Addressing Injustices
Addressing Injustices
Addressing Injustices brings together teachers and youth to read, write, make art, and change the world.

After Night

In 2013 in Toronto, Canada, teenagers from a Catholic youth leadership group and teacher candidates from the Ontario Institute for Studies in Education (OISE) at the University of Toronto came together with Dr. Rob Simon and his research team to investigate what happens when young people and educators engage in collective art-making in response to the novel Night by Nobel laureate, Elie Wiesel (1960). The 25-minute documentary film After Night (2014) tells the touching story of this research project from the perspectives of the people involved in it, and makes a case for the value of drawing on multiliteracies in classrooms, art-making as a form of inquiry and curriculum-development, and also for art itself, as curriculum.

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What We Did

In Night, Wiesel recounts his experience of surviving the Auschwitz and Buchenwald concentration camps during World War II. In response to Night, students and teacher candidates collaborated to produce art works, which included triangles painted on book pages in colors and patterns they chose to represent their visions of diversity and solidarity with victims of intolerance. The youth, teachers, and researchers put together an exhibition of their paintings for public viewing at Hart House, University of Toronto.

What it Looked Like: Project-Making

Virtual Tour — After Night: The Exhibition
Hart House, University of Toronto Photo Credits: Laura Darcy, 2013

“In The Swell of Wandering Words”: The Arts as a Vehicle for Adolescents'and Educators' Inquiries into the Holocaust MemoiR NIGHT

Youth and teachers performed a presentation about the After Night project at the Communities of Inquiry Symposium at the Ethnography in Education Research Forum, March 1, 2014. The event invited audience members to imagine the relationship of the arts, multimodality, research, and critical pedagogy, through an evocation of a community of adolescents’ and teachers’ arts-based inquiries into the Holocaust memoir Night by Elie Wiesel (2006).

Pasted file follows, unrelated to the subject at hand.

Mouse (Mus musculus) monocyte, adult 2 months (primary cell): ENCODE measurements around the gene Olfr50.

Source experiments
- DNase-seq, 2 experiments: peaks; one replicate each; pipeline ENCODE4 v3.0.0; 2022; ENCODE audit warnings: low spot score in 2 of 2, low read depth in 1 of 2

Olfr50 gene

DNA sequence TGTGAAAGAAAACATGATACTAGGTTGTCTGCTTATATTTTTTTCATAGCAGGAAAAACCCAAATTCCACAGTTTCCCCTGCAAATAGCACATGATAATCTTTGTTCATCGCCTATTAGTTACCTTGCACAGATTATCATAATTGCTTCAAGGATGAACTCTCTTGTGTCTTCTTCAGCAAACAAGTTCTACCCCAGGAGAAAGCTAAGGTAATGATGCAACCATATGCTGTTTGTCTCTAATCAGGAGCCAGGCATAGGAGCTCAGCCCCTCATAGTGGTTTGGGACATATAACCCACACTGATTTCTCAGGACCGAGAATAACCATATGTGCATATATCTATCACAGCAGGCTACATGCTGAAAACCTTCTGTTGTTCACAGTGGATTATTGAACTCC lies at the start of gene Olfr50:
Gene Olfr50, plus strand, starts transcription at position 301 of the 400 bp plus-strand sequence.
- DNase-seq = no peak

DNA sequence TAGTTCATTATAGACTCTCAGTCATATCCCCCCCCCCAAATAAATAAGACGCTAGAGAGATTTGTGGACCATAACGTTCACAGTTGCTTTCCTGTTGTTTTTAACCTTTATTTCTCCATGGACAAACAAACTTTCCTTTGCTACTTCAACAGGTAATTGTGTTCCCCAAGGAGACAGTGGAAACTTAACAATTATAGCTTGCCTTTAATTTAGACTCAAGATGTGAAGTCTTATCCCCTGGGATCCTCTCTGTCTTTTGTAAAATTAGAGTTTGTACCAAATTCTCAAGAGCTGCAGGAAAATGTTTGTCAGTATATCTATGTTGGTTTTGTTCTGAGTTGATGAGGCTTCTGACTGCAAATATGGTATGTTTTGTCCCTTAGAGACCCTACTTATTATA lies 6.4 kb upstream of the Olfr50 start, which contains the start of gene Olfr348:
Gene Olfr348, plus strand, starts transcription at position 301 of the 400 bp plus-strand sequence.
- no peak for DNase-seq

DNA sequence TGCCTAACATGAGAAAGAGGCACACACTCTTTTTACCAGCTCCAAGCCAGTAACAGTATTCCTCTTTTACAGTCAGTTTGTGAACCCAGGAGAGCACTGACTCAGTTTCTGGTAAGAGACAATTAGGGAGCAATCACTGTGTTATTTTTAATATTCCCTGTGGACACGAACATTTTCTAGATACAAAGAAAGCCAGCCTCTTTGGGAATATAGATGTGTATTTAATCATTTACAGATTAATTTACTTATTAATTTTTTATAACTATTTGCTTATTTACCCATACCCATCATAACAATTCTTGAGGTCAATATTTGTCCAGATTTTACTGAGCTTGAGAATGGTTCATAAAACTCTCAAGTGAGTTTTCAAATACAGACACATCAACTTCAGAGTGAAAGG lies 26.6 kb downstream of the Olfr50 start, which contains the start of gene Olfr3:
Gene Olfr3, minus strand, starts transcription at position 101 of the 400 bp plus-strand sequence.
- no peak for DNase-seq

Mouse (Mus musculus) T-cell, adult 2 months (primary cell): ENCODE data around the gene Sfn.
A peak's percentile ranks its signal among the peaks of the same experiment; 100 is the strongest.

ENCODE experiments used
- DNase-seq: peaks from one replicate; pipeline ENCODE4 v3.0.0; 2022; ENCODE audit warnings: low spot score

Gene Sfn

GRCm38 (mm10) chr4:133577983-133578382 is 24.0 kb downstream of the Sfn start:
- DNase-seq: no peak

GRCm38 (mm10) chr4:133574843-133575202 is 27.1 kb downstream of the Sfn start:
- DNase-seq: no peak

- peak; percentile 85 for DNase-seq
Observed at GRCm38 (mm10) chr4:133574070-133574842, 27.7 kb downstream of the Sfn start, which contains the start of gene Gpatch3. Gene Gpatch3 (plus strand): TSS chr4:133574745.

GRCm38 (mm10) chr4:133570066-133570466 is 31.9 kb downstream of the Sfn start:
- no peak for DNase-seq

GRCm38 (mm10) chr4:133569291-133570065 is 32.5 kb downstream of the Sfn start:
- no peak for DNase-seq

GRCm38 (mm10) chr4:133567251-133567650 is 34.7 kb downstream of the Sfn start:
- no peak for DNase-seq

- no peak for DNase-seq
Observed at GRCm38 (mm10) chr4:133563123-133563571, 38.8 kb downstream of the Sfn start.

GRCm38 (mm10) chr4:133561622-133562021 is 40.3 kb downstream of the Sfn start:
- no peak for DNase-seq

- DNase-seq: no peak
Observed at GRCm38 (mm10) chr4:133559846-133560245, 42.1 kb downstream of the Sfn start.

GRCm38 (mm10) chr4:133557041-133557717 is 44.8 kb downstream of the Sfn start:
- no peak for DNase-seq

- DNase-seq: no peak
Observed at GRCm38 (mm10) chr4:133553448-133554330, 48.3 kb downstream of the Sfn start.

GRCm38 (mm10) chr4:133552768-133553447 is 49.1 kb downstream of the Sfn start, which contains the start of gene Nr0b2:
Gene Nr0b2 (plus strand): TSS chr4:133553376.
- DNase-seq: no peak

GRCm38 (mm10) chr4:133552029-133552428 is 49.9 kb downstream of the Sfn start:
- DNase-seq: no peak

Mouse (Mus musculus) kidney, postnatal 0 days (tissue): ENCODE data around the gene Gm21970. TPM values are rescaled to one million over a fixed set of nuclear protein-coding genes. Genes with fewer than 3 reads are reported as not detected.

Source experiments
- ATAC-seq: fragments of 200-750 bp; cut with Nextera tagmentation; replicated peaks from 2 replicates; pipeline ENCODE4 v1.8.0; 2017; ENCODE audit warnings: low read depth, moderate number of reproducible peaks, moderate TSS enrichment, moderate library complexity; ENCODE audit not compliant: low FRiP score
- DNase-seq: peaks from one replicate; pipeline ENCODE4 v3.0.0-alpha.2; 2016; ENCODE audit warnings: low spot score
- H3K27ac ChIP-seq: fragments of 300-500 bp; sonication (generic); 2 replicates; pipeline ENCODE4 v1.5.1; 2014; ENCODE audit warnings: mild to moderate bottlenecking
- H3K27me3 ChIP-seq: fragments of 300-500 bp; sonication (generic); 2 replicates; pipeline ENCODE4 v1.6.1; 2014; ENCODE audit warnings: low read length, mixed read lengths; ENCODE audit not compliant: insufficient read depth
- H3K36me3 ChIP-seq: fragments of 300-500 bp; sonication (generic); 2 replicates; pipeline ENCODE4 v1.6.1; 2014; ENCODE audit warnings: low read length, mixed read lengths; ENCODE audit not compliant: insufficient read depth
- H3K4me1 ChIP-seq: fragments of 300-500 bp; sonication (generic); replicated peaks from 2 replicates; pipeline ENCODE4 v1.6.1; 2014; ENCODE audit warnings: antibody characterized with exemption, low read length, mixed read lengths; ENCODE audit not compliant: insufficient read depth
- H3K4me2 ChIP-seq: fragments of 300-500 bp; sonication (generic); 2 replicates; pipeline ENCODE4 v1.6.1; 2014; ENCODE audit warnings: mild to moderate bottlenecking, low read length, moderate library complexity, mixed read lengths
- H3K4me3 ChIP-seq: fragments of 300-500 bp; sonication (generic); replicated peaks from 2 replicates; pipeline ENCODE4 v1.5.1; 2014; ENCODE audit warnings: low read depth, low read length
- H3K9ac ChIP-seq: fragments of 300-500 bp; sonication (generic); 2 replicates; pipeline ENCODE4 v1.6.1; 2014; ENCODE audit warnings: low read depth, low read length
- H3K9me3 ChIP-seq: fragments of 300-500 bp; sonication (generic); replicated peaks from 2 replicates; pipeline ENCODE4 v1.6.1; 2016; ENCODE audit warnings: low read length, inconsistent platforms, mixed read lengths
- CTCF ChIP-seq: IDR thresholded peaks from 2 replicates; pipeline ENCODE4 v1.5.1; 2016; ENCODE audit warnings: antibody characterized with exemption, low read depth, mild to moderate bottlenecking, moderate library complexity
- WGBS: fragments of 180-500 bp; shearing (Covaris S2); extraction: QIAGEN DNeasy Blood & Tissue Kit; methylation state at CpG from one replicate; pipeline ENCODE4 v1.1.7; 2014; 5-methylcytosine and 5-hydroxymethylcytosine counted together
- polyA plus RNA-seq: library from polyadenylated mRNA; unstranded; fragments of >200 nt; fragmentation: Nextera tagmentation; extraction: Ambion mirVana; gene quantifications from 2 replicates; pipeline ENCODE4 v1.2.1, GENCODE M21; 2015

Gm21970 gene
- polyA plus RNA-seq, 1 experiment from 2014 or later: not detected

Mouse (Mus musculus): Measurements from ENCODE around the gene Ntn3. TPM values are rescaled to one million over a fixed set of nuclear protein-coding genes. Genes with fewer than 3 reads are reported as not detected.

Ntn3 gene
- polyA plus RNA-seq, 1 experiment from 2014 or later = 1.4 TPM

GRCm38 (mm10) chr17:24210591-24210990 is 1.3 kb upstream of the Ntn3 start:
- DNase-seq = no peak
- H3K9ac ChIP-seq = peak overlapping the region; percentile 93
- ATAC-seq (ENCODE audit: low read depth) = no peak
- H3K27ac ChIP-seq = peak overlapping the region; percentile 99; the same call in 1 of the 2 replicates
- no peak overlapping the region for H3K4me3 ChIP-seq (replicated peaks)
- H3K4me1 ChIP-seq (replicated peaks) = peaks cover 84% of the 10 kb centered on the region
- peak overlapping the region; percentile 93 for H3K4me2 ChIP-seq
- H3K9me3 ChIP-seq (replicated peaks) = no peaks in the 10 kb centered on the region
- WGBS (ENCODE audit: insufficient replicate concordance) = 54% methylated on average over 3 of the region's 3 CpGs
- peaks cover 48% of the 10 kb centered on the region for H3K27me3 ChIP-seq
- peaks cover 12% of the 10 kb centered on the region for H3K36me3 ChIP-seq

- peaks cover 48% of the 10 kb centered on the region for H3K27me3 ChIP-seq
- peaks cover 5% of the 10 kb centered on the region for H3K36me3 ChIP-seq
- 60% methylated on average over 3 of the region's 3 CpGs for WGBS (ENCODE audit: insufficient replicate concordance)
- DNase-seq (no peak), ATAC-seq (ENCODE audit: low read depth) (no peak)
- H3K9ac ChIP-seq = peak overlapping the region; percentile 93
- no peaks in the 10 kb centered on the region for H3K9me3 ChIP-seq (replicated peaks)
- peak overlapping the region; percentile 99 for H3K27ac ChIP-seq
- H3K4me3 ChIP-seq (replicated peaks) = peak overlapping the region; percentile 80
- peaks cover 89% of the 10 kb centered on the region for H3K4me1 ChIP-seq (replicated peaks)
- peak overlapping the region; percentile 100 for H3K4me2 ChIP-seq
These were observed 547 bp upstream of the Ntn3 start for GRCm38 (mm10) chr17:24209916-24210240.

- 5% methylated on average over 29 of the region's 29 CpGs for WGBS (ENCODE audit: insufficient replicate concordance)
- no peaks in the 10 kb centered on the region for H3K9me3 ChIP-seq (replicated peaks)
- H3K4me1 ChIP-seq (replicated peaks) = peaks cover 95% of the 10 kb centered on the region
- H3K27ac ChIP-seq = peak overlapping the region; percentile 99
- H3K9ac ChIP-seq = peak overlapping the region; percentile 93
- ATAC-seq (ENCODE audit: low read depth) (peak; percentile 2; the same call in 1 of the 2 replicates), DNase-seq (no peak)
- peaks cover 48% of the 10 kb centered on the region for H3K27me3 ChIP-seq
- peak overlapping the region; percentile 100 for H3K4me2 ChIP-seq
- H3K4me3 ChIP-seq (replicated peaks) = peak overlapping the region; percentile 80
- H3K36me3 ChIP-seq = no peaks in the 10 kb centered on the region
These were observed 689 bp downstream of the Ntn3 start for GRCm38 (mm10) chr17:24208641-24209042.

Panelists: Rob Simon, Anna Pisecny, Jason Brennan, Will Edwards, Amir Kalan, Ashley Bailey, Emily McInnes-Greenberg, Catherine Fujiwara, Kevin Clarke, Julia Kruja, Antonino Calarco

Discussants: Susan L. Lytle, University of Pennsylvania & Vivian Vasquez, American University

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What Participants Said

“The experience I had doing this project was astounding. Looking at history helps us, as a society, to ensure our wrongdoings are not repeated. Writing a letter [to Elie Wiesel], making triangles, and even reading Night were all small ways of exploring the past to learn for the future.” - Youth Participant Researcher

“How strange that we would rip up a book and cover its words to honour the dead in its pages. Strange that the words we chose were not even in the same language as the text. But when I saw it hanging with the other canvasses—even though I was a part of its creation—I was moved.” - Teacher Candidate, OISE — University of Toronto

“I was so shocked that teachers were being so kind and really connecting to me in a personal way, and I think that the arts-based approach really had a lot to do with that.” - Youth Participant Researcher

”I gained so much from taking part in this project; growing intellectually, spiritually, and emotionally. I especially feel that I was able to connect with the novel on another level through the art project.” - Youth Participant Researcher

Lesson Plans





Download a lesson plan to invite students to explore the Holocaust through colour and shape, like After Night [PDF]

Simon, R., Bailey, A., Brennan, J., Calarco, A., Clarke, K., Edwards, W., Fujiwara, C., Kalan, A., Kruja, J., McInnes-Greenberg, E., & Pisecny, A. (2014). “In the swell of wandering words”: The arts as a vehicle for adolescents’ and educators’ inquiries into the Holocaust memoir Night. Perspectives on Urban Education, 11(2), pp. 90-106.

Simon, R., & Campano, G. (2015). Hermeneutics of literacy pedagogy.
In K. Pahl & J. Rowsell (Eds.), Routledge Handbook of Literacy Studies (pp. 476-482). NY: Routledge.

Collaborative Inquiry using Night: An Interview with Professor Rob Simon, and Facing History and Ourselves (2013)

Facing History
’s approach heightens students’ understanding of racism, religious intolerance, and prejudice; increases students’ ability to relate history to their own lives; and promotes greater understanding of their roles and responsibilities in a democracy.

Facing History Canada provides educators with the tools, strategies, and resources for students to explore themes of prejudice, judgment and justice, and civic responsibility.

The United States Holocaust Memorial Museum offers resources on antisemitism, and Holocaust denial and distortion

Voices into Action is a free online educational program that features tools for teaching and learning about human rights, including horrific events in human history like the Holocaust.